The range will also include 25-meter ranges, classrooms, a lounge and retail space.

General manager Hans Brink said the range will be the largest in western Canada.

"We've got snow six months of the year, so six months of the year we can be open," he said.

Brink said the new range will fill a void left by the closure of the Spruce Grove Gun Club, which was shut down by Parkland County due to complaints from neighbouring residents over noise and stray bullets.

He said Spruce Grove had nearly 1,000 members who now need somewhere to shoot. Anyone with a restricted firearm, like a handgun or semi-automatic weapon, must be affiliated with a range or gun club.

NorthReport

LAUSD threat live updates: Second-guessing is easy, L.A. police chief says

 

 

http://www.latimes.com/local/lanow/la-me-ln-lausd-threat-live-updates-ht...

Sean in Ottawa

Slumberjack wrote:

Troll much.

You sure are in this thread.

You went "to town" on a small fairly insigificant comment I made about not being sympathetic to gun use in cities and then have insisted on going off the deep end arguing that I was drawing a distinction about people in cities vs the country, urban people going to the country, and then now storage in the city.The point is there is not much purpose in guns in an urban area. But you derailed the thread trying to argue that point -- in spite of it being bloody obvious.

Gun use in the context of cities are the jack-ass people who think that they can carry a lethal weapon in a crowded area for self protection etc. or those who go to the range -- and many of those people are the afore-mentionned jack-asses. Becuase after all -- you cannot legally fire them in a city anyway.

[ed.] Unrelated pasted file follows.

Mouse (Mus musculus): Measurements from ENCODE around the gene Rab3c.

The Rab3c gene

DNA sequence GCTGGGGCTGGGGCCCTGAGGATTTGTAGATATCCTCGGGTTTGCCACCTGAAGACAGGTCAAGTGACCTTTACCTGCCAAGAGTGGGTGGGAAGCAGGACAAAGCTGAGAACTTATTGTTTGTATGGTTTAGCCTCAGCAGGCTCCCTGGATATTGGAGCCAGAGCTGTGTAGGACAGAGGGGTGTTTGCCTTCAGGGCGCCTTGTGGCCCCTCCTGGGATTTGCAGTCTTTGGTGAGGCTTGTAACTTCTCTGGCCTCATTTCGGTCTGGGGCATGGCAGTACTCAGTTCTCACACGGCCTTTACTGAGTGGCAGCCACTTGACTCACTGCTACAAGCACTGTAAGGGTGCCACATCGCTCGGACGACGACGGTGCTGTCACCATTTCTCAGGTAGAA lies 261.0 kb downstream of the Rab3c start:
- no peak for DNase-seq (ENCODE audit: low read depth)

Guns stored in the city and taken to the country or city people going to the country and getting a gun there etc.etc.etc. has nothing to do with the general comment about guns and urban areas.

But you derailed the entire thread to try to twist what I said into something else.You doubled down with this foolish argument.

Now, for comedic relief you accuse someone else of trolling.

Go home. Look in the mirror.

You have however, proven that in Canada we have gun-nut mentality here as well with the rather paranoid type of protection of guns sentiments they have in the US. But we knew that already.

 

Slumberjack

Sean in Ottawa wrote:
You went "to town" on a small fairly insigificant comment I made about not being sympathetic to gun use in cities and then have insisted on going off the deep end arguing that I was drawing a distinction about people in cities vs the country, urban people going to the country, and then now storage in the city.The point is there is not much purpose in guns in an urban area. But you derailed the thread trying to argue that point -- in spite of it being bloody obvious.

I asked you in a calm, rational way to explain yourself, and the way I see it, you're making it all about me in an attempt to avoid answering the question.

Quote:
Gun use in the context of cities are the jack-ass people who think that they can carry a lethal weapon in a crowded area for self protection etc. or those who go to the range -- and many of those people are the afore-mentionned jack-asses. Becuase after all -- you cannot legally fire them in a city anyway.

Of course you can't use them in a city.  That is not the issue.  The issue is, having them at all if one lives in a city.

Quote:
Guns stored in the city and taken to the country or city people going to the country and getting a gun there etc.etc.etc. has nothing to do with the general comment about guns and urban areas.

It does have something to do with it.  You made a blanket statement that doesn't account for why a gun might be owned by a city dweller.  If you had to have said you don't support gun play in the city, this matter would have been cleared up several posts ago, because who would support gun play in the city?

Quote:
But you derailed the entire thread to try to twist what I said into something else.You doubled down with this foolish argument.